Nina in Seoul

On my  first official day in Seoul Alex took me around the city so I could see how to move in the city (a.k.a. how the subway works) without getting lost. My first impression was: Seoul is the kitsch capital of the world. It also has a load of hi_tec / posmodern buildings; they’re everywhere and they’re all very tall so the skyline is saturated. But, let us go back to the kitsch. First we went to the Trick Eye Museum (Caitlin had recommended it) because Alex figured it was one of those attractions which I couldn’t do all by myself another day. The museum is full of different paintings and sculptures that play with perspective through shadows, their position and distance. It is a museum for you to go and take silly pictures. I love that, a museum meant to be for taking pictures. Here are some of the silliest photos Alex chose.
This guy was outside the museum but I find everything eschatological funny, so I had to pose like this.
Here is a renaissance man having a go at my guts.
Alex being sneaky!
Alex doing the Dong chim which apparently is a game Korean children play in which they clasp their hands together and pretend to stick their fingers into other people’s butts.
Hello there.
Alex must be super strong!
And I like floating around.
Hee hee.
Fun with dinosaurs.
All the beer he could get.
Me and my new best friend.
I had to save Alex from a sea monster.
And then he had to save me from a dragon.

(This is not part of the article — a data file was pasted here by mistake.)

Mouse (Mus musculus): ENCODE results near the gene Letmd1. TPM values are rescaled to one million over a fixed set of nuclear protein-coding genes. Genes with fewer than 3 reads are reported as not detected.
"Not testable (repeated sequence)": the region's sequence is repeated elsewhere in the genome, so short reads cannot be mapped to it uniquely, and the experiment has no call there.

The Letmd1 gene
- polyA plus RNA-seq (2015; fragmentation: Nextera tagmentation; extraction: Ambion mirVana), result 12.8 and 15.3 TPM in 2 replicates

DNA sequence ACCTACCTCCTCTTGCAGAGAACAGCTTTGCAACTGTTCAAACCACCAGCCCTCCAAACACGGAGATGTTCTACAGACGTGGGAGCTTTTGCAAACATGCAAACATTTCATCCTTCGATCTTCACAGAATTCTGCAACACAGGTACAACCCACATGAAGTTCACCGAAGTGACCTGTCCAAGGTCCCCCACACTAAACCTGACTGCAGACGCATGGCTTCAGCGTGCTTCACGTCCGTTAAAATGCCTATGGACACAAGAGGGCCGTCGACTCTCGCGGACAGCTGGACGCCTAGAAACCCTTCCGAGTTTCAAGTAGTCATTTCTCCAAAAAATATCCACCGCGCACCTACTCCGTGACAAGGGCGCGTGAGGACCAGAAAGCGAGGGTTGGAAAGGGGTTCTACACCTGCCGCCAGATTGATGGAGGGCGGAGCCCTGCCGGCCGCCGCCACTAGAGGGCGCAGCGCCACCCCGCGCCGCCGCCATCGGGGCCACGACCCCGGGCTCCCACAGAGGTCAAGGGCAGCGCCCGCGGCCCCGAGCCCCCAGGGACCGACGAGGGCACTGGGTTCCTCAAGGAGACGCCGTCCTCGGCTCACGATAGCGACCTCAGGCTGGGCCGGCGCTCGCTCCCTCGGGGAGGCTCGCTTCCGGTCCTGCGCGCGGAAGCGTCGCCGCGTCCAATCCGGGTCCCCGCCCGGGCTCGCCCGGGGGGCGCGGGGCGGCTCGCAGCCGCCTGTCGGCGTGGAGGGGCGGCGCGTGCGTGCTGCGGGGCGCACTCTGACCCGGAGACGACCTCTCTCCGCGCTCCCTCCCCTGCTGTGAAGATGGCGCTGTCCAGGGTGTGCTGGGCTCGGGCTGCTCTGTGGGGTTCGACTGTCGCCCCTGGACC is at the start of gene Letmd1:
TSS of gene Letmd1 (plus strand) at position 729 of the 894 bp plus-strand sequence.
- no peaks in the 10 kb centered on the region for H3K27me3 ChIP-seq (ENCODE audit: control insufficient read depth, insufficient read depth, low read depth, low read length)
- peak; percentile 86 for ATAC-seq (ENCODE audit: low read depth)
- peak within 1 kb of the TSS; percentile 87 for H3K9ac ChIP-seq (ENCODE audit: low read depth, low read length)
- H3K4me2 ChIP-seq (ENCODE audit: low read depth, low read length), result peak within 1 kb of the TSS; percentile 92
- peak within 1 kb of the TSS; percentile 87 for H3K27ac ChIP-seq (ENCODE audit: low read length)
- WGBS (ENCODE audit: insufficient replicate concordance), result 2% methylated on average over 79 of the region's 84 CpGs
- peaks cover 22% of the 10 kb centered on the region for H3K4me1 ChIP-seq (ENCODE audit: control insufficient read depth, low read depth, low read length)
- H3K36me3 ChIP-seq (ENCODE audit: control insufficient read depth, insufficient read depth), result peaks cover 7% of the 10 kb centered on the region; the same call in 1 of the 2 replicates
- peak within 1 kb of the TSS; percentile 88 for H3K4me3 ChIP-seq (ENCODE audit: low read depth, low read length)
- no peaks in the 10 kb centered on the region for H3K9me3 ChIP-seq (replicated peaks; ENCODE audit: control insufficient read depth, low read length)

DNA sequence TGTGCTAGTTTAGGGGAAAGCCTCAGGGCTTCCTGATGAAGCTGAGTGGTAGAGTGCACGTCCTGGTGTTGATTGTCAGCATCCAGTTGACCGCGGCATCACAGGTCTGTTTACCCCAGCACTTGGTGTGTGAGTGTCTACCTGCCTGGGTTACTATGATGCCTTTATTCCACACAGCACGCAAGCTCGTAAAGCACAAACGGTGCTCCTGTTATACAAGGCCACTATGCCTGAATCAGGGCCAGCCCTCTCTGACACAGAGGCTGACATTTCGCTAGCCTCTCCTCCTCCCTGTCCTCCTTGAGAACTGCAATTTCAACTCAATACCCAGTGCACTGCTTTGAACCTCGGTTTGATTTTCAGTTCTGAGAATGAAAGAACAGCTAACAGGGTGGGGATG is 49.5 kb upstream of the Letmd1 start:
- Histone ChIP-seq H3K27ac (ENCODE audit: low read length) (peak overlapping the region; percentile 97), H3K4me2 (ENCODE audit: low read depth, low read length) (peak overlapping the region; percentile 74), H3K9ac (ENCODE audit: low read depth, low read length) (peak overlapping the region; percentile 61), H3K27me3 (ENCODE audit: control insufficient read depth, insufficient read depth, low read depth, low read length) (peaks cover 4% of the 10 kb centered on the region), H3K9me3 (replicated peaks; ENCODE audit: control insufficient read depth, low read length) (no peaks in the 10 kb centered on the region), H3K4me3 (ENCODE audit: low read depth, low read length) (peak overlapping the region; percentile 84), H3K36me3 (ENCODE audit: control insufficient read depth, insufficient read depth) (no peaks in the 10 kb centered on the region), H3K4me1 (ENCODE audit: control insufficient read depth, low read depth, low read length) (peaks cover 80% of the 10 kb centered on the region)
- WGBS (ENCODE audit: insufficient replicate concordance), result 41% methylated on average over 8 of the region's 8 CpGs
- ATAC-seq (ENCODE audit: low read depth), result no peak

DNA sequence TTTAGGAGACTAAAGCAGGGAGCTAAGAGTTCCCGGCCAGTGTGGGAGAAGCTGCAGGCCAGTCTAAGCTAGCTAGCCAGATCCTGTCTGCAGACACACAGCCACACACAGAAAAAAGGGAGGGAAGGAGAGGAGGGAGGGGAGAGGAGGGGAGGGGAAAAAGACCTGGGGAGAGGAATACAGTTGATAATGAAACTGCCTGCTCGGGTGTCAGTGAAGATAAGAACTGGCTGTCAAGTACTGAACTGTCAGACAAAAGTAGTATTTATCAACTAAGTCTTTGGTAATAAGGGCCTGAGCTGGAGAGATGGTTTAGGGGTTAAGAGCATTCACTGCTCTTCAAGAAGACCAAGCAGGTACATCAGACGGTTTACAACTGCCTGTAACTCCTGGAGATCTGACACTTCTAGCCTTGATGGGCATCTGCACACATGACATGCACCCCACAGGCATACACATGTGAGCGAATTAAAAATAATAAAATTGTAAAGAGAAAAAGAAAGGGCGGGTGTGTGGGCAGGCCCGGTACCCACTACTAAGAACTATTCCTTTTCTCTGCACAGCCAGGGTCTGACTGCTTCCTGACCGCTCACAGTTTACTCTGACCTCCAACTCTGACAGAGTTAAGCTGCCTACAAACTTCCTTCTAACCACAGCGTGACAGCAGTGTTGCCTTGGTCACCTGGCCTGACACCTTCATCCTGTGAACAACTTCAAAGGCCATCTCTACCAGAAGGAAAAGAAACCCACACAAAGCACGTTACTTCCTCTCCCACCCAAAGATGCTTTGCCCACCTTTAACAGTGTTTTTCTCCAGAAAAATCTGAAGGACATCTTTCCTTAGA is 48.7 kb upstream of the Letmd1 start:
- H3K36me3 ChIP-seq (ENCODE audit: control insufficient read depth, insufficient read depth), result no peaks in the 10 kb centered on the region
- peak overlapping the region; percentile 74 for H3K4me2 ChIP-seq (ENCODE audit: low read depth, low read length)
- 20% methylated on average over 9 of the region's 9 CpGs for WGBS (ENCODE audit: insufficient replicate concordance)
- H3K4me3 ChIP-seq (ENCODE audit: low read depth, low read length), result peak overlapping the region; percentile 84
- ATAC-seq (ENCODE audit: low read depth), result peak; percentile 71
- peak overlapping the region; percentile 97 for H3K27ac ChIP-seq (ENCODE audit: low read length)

The Korean version of the Angel that is in Reforma in front of the museum of archeology.
Did y’know Alex was at the Olympics?
I can levitate.
I made some chinese friends
This is a picture so my dad can see that Alex is taking good care of me and keeping me out of danger. And it also looks like I might fart on his face.

With the admittance to the Trick Eye Museum came the Ice Museum which literally was a very big freezer with a bunch of varied ice sculptures that sometimes were lit up. Good thing we had jackets (I’ll count the flannel as a jacket).

There was this slide and I just went down it and my butt froze. Later I realized that there were some ‘pallets’ otherwise known as mats that you could use to keep your butt dry. Needless to say, Alex’s butt didn’t touch the ice.
Call me Nanook.
It looked so bad-ass. I could not just not do this.
Icha would love this.
I think all of us as kids were told by our aunt Mariza that at 15 or some age we were going to have to go take a ride in a pumpkin carriage. Mariza will be glad to know that Alex actually (sort of) did it.
That was a comfy bed.

…. not!

The freezer was frozen. And the background looks very much like acid trippy visuals.
NOSFERATU! But I’m not bald.

After the museums Alex remembered that the famous Sheep Cafe was in the same dong (Korean for neighborhood). So we went. There were two fluffy sheep in a pen next to the tables. And there was one lady who was taking pictures of them with an iPad for around 20 minutes. I only saw her pet the sheep twice. Those silly Koreans! I understand that coffee with animals around is a fad in the city which I guess comes from the fact that people don’t normally keep pets in Seoul. I assumed this because I haven’t seen people walking their dogs (which is good because the boardwalk is very clean), and then Alex pointed out that it is not common for Koreans to have pets.

I had a jasmine flower tea.
And coffee with sheep.
We also went to Gagnam that day.

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